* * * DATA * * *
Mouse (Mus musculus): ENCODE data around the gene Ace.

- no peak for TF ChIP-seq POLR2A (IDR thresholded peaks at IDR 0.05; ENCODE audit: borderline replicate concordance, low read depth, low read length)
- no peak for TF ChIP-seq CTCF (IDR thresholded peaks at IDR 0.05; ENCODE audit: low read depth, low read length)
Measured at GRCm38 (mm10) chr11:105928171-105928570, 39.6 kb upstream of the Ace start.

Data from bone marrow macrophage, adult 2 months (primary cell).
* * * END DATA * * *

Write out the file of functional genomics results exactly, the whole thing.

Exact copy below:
Mouse (Mus musculus): ENCODE data around the gene Ace.

- no peak for TF ChIP-seq POLR2A (IDR thresholded peaks at IDR 0.05; ENCODE audit: borderline replicate concordance, low read depth, low read length)
- no peak for TF ChIP-seq CTCF (IDR thresholded peaks at IDR 0.05; ENCODE audit: low read depth, low read length)
Measured at GRCm38 (mm10) chr11:105928171-105928570, 39.6 kb upstream of the Ace start.

Data from bone marrow macrophage, adult 2 months (primary cell).